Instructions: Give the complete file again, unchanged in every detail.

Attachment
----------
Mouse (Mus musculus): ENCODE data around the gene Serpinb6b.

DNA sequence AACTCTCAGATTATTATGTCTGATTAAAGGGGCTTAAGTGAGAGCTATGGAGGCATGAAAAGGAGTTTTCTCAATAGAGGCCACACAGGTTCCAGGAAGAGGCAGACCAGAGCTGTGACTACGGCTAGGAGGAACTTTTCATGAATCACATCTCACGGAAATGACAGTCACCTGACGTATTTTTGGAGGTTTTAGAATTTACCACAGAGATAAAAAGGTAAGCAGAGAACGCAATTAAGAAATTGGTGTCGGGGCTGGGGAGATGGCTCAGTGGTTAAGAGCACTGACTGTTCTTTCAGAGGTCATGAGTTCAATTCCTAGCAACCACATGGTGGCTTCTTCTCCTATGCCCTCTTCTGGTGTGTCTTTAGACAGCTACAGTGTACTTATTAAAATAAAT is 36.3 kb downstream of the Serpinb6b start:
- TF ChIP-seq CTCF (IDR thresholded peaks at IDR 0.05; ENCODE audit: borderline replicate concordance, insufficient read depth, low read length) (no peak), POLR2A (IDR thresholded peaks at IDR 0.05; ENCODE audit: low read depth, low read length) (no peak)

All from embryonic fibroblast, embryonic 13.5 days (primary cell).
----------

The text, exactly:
Mouse (Mus musculus): ENCODE data around the gene Serpinb6b.

DNA sequence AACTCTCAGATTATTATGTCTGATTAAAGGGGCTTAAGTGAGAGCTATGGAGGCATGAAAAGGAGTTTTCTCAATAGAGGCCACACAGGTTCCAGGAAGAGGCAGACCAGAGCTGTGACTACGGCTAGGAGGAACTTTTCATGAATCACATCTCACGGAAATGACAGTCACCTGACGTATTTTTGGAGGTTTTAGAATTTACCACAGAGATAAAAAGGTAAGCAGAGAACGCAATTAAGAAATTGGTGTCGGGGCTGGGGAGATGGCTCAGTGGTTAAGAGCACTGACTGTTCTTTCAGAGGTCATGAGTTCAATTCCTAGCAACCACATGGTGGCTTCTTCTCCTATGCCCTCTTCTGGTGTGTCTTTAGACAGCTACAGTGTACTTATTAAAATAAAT is 36.3 kb downstream of the Serpinb6b start:
- TF ChIP-seq CTCF (IDR thresholded peaks at IDR 0.05; ENCODE audit: borderline replicate concordance, insufficient read depth, low read length) (no peak), POLR2A (IDR thresholded peaks at IDR 0.05; ENCODE audit: low read depth, low read length) (no peak)

All from embryonic fibroblast, embryonic 13.5 days (primary cell).